People of color who disproportionately get displaced when this development push begins, almost never gain support from the artist community in their pushback against gentrification, primarily because the artists tend to be white and have never actually engaged with the communities of color where they’ve stationed themselves. Many white artists have allowed themselves to be used in this urban phenomenon called gentrification to the detriment of low income and working class black and brown people who, unlike them, have no options or alternative places to live. Rather than seeing themselves as natural allies with their neighbors of color, many of whom may be second or third generation residents, too often these white artists distance themselves from them, making both groups vulnerable to redevelopment strategies employed by cities on behalf of commercial developers.
As redevelopment began to take hold in Dallas, artists and other low income renters found themselves priced out of the targeted inner-city neighborhoods. The city’s “arts district” became a place where trendy restaurants popped up, along with boutiques, craft bars, and the usual condo developments, making it less of an arts district and more of an “arty” commercial district for high end businesses. Sadly, Dallas is losing not just residential communities of color, but business communities that served those residents as well. Of course, it goes without saying that the ethnic-specific cultural institutions that existed in these areas are also disappearing. Gentrification has its side effect – the whitewashing of culture in many inner-city neighborhoods that once boasted vibrant ethnic-specific cultural activity.
Owning vs Renting: A Possible Solution to Displacement
The key to total displacement seems to lie in owning, not renting. In Dallas, artists and cultural organizations that own their facilities have more stability than those who rent. A perfect example is the case of Pan African Connection Bookstore, Art Gallery, and Resource Center, a forty-year-old African-centered retail store and nonprofit cultural organization that has been forced to move four times because, as renters they’ve been vulnerable to exorbitant rent increases as gentrification occurs. One wonders what would have happened had a collective of artists and the Pan African Connection owner come together to purchase a space that could house both studios for them and a retail/community gathering space for Pan African Connection?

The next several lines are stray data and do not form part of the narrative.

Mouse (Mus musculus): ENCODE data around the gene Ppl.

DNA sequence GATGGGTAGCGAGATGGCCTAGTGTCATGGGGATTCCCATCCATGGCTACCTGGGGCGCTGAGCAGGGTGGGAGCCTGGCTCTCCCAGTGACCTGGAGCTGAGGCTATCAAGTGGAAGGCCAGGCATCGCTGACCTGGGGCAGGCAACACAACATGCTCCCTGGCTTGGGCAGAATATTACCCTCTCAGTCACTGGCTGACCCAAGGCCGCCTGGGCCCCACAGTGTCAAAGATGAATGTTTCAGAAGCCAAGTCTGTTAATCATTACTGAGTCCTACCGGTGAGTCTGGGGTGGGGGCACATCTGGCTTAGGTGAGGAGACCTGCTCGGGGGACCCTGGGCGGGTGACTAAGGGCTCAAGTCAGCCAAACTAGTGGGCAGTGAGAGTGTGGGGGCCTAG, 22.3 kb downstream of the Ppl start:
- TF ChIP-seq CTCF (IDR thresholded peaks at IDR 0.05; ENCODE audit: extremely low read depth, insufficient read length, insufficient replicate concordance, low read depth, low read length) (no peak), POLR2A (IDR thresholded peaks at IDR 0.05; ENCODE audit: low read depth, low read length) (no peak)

Dallas Black Dance Theatre (DBDT), the oldest Texas African American professional dance organization that did decide to purchase a facility to house its administrative offices and studios, still finds itself vulnerable because it has no control over its performance venue, the Wylie Theater located in the Dallas Arts District. The Dallas Theater Center, Dallas’ only League of Regional Theaters institution, has first dibs on that space and although DBDT was used to secure the funding for the development of the Dallas Arts District, it ended up having the least control over any of the District’s facilities. This is another example of how the City of Dallas used the language of creative placemaking to develop a so-called arts district that ultimately ended up being too expensive for any artists to inhabit and for which the one African American arts organization with administrative offices there is consistently given the least attractive performance dates.
A great example of how having access to a family property can provide stability is seen in Dallas’ Ash Studios. Fred Villanueva, a young Latinx visual artist, created this space for creative millennials to gather to mount exhibitions, do performances, hold community conversations, and a myriad of other creative uses. This is a space his father bought and used as his sheet metal business many years ago. Fred now has a kind of security artists who are renting will never experience since they will always be at the mercy of the landlord. Ash Studios is in the primarily African American South Dallas/Fair Park neighborhood and attracts a very multicultural audience; it also serves as a place to create for a similar demographic. It is also an area that is targeted for gentrification so it will be interesting to see how Ash Studios fares once the neighborhood begins to change and the real estate values escalate.
Is All Lost or Can Gentrification Not Necessarily Be a Bad Thing?